The datasets generated for this study are available on request to the corresponding author.
FM, GP, MM, BR, and AG wrote the first draft. FM, MFl, CM, and MFe analyzed the data and made the figures. AC made the spatial calculations. The final manuscript was written by FM, GP, BR, AG, and KA with contributions from all co-authors.
The authors declare that the research was conducted in the absence of any commercial or financial relationships that could be construed as a potential conflict of interest.
We would like to thank Qian Zhang (University of Maryland Center for Environmental Science) for the calculations of daily loads on 238 French stations with WRTDS method. We also would like to thank two reviewers for their very thorough and constructive comments on an earlier version of the manuscript. Their insights helped us to improve this current version.
The Supplementary Material for this article can be found online at:
Predicted M_{2} vs. observed M_{2}.
Comparison analysis on 248 French stations of M_{2} estimates derived from segmented linear regression approach (Method SRC_{50}) on monthly TSS, TP, and NO_{3}, and daily discharge vs. M_{2} estimates derived from a Weighted Regression on Time Discharge and Seasonality (Method WRTDS, Q. Zhang pers. comm.).
Temporal evolution of yearly b_{50high} estimated for TSS, TDS, TP, and NO_{3} on five long-term and daily Lake Erie tributaries datasets.
Temporal evolution of yearly M_{2} and W_{2} estimated for TSS, TDS, TP, and NO_{3} on five long-term and daily Lake Erie tributaries datasets.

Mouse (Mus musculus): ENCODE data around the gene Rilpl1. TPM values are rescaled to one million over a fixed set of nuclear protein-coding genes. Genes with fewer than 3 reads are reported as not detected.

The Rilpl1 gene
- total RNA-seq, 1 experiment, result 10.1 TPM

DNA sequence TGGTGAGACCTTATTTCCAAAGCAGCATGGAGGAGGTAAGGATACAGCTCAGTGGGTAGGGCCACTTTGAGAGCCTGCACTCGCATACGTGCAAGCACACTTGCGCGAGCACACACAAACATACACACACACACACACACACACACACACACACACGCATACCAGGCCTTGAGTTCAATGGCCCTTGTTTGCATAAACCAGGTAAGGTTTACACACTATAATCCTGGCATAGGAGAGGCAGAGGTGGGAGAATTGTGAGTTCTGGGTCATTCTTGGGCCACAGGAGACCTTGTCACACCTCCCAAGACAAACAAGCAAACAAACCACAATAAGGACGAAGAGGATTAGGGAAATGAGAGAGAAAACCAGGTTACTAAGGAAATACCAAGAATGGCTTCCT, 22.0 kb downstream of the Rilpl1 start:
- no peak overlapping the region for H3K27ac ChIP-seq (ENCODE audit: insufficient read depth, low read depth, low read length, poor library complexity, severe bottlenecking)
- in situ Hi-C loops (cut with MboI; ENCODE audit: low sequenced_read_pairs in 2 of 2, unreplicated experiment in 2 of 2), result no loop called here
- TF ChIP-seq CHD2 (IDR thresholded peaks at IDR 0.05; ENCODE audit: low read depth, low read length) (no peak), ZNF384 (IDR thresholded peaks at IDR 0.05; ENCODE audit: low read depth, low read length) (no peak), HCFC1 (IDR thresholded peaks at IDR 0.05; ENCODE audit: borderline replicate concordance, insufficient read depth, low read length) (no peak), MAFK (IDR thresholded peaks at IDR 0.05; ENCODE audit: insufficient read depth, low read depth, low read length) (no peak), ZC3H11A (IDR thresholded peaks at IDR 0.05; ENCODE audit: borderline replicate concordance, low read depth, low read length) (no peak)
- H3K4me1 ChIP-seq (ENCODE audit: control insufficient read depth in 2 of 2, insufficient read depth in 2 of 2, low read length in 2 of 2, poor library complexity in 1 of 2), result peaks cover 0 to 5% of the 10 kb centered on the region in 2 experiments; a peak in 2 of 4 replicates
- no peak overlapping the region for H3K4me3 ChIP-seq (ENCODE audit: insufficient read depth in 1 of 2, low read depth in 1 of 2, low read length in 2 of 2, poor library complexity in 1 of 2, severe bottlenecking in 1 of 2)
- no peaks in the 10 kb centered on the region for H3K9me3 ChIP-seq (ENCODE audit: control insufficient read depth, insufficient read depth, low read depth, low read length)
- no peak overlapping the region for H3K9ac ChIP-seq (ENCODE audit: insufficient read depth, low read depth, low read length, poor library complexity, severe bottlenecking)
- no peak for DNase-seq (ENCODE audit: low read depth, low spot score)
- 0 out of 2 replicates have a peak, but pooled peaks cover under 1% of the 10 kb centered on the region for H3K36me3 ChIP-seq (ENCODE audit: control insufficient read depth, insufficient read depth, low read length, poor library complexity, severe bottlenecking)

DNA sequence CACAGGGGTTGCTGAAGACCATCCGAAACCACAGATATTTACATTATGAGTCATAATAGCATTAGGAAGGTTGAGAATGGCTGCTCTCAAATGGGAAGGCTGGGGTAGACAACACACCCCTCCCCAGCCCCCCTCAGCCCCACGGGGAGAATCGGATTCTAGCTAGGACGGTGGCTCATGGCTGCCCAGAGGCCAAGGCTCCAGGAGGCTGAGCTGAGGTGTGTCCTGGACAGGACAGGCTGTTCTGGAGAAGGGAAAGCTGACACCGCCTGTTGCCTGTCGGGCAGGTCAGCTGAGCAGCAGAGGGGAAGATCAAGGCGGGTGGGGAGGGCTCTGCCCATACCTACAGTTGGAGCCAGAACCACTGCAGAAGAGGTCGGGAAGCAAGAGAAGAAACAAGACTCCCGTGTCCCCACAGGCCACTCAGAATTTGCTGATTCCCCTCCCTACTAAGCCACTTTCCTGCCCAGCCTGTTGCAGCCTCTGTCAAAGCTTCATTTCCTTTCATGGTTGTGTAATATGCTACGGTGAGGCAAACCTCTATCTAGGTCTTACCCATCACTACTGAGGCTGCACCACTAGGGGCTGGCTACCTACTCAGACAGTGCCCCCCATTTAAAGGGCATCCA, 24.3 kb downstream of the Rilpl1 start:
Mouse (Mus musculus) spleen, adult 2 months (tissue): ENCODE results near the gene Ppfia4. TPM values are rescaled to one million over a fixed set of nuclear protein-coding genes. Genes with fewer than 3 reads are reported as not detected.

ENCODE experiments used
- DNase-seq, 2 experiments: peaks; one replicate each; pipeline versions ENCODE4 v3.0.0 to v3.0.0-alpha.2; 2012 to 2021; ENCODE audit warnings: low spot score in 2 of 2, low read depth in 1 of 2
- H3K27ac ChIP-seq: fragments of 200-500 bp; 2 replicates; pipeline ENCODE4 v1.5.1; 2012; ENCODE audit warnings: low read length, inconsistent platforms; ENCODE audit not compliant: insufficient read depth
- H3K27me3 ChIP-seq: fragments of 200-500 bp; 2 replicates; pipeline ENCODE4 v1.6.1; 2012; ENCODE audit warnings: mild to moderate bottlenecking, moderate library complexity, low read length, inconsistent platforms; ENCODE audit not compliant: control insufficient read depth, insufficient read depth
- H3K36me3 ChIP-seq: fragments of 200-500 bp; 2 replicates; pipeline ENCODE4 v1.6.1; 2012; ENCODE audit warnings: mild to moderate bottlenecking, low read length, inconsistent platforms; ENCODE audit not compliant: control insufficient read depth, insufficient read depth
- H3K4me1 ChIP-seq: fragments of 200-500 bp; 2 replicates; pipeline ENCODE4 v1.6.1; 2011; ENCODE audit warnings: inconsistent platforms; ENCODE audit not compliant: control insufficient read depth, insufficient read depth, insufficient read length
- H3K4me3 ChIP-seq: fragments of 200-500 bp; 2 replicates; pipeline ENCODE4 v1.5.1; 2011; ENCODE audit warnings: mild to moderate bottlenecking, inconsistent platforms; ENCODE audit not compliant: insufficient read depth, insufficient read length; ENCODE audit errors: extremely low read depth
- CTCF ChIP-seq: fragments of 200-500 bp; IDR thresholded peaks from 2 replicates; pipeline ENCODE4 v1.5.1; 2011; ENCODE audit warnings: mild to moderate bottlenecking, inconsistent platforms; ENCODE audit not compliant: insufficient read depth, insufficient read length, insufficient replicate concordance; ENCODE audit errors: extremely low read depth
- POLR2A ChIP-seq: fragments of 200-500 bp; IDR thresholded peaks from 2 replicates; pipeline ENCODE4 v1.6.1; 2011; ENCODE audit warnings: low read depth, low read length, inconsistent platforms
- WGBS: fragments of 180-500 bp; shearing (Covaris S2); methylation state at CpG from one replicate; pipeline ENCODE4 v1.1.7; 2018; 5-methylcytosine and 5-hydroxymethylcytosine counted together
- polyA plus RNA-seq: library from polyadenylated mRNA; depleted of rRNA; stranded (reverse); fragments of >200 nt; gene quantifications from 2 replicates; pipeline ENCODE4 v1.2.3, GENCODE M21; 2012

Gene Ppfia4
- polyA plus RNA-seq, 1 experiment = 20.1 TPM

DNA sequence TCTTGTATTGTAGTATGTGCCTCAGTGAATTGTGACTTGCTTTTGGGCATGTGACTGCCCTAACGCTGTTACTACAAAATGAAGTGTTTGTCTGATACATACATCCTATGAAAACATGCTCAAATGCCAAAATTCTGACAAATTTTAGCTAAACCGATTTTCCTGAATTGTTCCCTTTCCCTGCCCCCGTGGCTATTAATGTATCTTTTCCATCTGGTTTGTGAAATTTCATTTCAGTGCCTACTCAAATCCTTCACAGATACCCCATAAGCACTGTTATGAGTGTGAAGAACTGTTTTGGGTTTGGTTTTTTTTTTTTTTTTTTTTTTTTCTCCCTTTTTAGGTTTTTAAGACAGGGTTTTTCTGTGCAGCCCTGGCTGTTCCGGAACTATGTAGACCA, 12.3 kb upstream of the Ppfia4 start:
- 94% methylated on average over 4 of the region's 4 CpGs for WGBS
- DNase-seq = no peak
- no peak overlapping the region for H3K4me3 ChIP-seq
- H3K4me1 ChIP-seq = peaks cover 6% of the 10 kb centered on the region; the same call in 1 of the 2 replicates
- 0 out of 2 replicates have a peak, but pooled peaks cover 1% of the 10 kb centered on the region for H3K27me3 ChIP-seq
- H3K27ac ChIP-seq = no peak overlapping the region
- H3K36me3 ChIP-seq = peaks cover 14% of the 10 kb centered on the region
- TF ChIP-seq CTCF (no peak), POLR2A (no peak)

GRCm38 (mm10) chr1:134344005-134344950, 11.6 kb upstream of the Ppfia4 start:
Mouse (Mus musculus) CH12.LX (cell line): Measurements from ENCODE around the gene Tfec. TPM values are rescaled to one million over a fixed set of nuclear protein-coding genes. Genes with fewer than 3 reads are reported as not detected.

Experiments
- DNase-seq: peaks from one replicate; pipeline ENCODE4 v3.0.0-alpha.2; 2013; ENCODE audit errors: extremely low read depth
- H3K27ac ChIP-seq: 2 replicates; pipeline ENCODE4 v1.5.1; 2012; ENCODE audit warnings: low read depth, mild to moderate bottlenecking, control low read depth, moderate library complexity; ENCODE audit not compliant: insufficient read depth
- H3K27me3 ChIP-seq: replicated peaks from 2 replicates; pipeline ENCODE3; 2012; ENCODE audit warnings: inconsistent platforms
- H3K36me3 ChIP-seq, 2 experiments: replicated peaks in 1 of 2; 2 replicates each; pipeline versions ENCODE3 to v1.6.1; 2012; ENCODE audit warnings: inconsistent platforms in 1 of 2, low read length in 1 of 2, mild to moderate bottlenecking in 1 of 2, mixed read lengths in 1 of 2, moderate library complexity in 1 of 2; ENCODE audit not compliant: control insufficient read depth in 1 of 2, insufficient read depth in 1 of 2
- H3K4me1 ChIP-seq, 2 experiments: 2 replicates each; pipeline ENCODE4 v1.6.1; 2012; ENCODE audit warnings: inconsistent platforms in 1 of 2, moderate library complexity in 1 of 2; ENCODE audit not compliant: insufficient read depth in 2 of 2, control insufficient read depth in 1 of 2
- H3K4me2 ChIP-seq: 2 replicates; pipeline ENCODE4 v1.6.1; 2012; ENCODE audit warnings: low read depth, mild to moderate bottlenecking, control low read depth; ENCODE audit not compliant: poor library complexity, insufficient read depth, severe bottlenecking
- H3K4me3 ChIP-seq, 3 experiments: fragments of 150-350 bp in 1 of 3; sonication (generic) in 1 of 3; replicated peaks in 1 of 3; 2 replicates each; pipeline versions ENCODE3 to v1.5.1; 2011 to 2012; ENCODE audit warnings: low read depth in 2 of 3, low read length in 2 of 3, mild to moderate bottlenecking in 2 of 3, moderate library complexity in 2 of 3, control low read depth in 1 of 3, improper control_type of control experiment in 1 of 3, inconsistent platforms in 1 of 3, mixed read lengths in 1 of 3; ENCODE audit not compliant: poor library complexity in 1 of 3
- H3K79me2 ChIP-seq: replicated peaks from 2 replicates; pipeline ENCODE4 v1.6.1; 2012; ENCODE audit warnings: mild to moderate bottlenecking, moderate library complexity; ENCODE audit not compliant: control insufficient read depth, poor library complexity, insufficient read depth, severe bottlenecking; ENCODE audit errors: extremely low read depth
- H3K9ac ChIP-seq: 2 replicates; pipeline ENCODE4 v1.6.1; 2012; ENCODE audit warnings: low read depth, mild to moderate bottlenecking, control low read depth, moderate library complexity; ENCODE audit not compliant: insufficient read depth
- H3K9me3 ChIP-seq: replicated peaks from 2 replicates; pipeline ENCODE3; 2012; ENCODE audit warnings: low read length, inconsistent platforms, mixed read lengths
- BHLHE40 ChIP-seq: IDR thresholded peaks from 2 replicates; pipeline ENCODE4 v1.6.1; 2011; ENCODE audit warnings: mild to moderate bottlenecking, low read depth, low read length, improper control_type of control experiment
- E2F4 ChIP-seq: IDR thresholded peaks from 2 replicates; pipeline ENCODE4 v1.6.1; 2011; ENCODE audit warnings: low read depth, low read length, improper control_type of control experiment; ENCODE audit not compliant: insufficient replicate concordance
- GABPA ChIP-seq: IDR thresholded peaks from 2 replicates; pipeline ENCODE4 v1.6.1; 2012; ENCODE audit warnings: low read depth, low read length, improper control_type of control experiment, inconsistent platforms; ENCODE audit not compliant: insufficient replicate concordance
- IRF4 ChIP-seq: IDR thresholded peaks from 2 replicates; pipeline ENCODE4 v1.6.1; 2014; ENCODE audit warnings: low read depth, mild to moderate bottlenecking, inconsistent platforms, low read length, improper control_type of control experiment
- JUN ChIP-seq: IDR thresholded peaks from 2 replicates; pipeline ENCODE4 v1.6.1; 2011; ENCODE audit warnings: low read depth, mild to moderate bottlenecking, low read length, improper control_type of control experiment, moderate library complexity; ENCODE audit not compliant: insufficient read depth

Error nomograph (e_{10}, e_{90} vs. M_{2}) for annual loads calculated for discharge-weighted concentration method. Lower limits (e10) and upper limits (e90) for sampling intervals of 3, 7,…, 60 days (Moatar et al.,
Percentage of sites with significant p-values for segmented C-Q regressions. Total suspended solids (TSS), total dissolved solutes (TDS), total phosphorus (TP), nitrate (NO3), dissolve organic carbon (DOC).
Assume that the distribution of daily flows
where ϕ is the standard normal cdf and ϕ^{−1} its inverse (also known as the probit transformation).
Since the Lorenz curve
Moreover, assume that the daily log-concentration log(
Daily log-loads can therefore be computed as follows:
This equation implies that daily loads
Some additional algebra [using the relation ϕ^{−1} (1 −
When the quality of the concentration-discharge regression is good (η ≪ σ), this relation simplifies to:
Note that the formula above are given for one particular catchment
percentage of cumulative discharge that occurs during the highest 2% of daily discharge values, termed as flow flashiness
percentage of cumulative load that occurs during the highest 2% of daily load values, termed as load flashiness
slope of the logC-logQ relationship for discharge higher than daily median discharge Q_{50}, termed export pattern
concentration-discharge
discharge
cumulative distribution function.